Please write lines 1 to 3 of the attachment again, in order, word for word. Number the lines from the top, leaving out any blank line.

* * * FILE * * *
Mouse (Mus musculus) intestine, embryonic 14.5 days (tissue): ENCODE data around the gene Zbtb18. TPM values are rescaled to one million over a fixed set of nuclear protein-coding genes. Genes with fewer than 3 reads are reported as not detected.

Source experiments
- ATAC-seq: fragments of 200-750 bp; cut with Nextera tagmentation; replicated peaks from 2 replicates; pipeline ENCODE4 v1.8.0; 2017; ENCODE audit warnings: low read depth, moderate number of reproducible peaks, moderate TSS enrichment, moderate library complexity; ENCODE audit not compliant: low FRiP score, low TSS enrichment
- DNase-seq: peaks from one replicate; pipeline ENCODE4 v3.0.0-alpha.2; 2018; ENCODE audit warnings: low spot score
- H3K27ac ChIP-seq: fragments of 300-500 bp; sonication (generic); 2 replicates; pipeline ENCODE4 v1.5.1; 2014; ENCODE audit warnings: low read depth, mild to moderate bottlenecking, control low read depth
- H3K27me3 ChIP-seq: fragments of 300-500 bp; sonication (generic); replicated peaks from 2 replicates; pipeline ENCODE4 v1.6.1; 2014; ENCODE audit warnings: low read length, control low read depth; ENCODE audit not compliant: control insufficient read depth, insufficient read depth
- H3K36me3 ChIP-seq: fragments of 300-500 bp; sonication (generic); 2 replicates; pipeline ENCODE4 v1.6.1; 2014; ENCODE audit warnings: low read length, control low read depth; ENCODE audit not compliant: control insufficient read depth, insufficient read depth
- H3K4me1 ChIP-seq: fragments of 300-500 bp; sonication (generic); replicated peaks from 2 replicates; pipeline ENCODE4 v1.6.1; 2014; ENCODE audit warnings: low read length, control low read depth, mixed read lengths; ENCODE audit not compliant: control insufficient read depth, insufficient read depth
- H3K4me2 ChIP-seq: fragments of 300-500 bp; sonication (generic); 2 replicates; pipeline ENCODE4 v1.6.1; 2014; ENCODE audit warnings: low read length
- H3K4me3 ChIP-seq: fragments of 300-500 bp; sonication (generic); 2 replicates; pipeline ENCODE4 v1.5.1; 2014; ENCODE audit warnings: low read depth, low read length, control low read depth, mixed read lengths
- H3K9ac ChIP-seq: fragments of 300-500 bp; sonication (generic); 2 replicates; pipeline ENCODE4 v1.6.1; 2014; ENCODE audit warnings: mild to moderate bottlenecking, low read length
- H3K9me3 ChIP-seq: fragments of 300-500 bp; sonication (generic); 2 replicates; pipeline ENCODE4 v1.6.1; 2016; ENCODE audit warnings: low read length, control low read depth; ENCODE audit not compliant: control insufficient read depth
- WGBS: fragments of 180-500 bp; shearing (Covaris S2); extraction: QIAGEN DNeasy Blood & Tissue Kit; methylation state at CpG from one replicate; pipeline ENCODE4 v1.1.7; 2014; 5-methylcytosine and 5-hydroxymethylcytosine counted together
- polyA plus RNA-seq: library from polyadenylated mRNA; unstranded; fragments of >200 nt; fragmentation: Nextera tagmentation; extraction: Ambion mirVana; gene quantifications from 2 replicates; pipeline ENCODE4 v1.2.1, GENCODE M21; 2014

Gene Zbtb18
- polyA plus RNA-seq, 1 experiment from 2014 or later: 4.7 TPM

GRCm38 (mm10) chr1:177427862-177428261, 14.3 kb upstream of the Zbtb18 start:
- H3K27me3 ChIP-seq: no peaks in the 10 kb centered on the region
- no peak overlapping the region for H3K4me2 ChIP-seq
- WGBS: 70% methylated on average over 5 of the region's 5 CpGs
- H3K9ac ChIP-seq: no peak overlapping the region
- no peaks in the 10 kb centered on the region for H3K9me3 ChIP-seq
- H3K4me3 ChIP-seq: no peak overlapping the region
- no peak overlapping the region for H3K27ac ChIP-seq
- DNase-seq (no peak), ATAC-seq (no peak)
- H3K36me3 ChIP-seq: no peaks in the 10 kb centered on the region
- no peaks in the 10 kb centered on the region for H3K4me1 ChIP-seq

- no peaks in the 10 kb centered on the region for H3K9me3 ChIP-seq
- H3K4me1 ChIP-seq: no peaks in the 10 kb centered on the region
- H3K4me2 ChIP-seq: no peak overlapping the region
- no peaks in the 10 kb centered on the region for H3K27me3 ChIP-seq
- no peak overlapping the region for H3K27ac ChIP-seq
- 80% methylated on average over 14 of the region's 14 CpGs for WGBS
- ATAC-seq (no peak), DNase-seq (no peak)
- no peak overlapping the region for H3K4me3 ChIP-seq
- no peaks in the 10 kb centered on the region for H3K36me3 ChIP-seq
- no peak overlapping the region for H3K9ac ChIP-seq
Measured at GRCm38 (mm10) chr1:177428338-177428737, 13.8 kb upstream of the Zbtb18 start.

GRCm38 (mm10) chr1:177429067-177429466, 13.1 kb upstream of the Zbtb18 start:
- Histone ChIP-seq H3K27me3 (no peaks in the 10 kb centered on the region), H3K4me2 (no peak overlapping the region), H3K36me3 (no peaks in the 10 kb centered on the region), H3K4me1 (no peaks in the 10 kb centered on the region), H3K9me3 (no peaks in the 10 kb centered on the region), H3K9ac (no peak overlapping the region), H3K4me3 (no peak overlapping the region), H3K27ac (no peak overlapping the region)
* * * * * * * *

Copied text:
Mouse (Mus musculus) intestine, embryonic 14.5 days (tissue): ENCODE data around the gene Zbtb18. TPM values are rescaled to one million over a fixed set of nuclear protein-coding genes. Genes with fewer than 3 reads are reported as not detected.

Source experiments
- ATAC-seq: fragments of 200-750 bp; cut with Nextera tagmentation; replicated peaks from 2 replicates; pipeline ENCODE4 v1.8.0; 2017; ENCODE audit warnings: low read depth, moderate number of reproducible peaks, moderate TSS enrichment, moderate library complexity; ENCODE audit not compliant: low FRiP score, low TSS enrichment